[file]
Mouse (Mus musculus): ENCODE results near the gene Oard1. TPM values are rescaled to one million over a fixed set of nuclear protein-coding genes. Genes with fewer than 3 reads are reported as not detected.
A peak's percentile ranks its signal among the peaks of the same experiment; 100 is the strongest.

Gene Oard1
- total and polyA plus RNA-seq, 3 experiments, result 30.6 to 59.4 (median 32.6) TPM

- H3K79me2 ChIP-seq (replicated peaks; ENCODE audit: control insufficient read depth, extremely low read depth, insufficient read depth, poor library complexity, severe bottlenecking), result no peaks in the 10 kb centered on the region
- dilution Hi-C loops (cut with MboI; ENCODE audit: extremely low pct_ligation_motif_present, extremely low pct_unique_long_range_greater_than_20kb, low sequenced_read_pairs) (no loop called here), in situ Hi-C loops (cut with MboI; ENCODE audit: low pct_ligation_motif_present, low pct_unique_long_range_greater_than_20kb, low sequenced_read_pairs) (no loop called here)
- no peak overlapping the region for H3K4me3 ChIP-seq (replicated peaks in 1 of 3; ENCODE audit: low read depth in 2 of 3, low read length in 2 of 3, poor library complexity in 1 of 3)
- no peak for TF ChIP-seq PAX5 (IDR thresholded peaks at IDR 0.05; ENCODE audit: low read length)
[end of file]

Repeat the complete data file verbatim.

Mouse (Mus musculus): ENCODE results near the gene Oard1. TPM values are rescaled to one million over a fixed set of nuclear protein-coding genes. Genes with fewer than 3 reads are reported as not detected.
A peak's percentile ranks its signal among the peaks of the same experiment; 100 is the strongest.

Gene Oard1
- total and polyA plus RNA-seq, 3 experiments, result 30.6 to 59.4 (median 32.6) TPM

- H3K79me2 ChIP-seq (replicated peaks; ENCODE audit: control insufficient read depth, extremely low read depth, insufficient read depth, poor library complexity, severe bottlenecking), result no peaks in the 10 kb centered on the region
- dilution Hi-C loops (cut with MboI; ENCODE audit: extremely low pct_ligation_motif_present, extremely low pct_unique_long_range_greater_than_20kb, low sequenced_read_pairs) (no loop called here), in situ Hi-C loops (cut with MboI; ENCODE audit: low pct_ligation_motif_present, low pct_unique_long_range_greater_than_20kb, low sequenced_read_pairs) (no loop called here)
- no peak overlapping the region for H3K4me3 ChIP-seq (replicated peaks in 1 of 3; ENCODE audit: low read depth in 2 of 3, low read length in 2 of 3, poor library complexity in 1 of 3)
- no peak for TF ChIP-seq PAX5 (IDR thresholded peaks at IDR 0.05; ENCODE audit: low read length)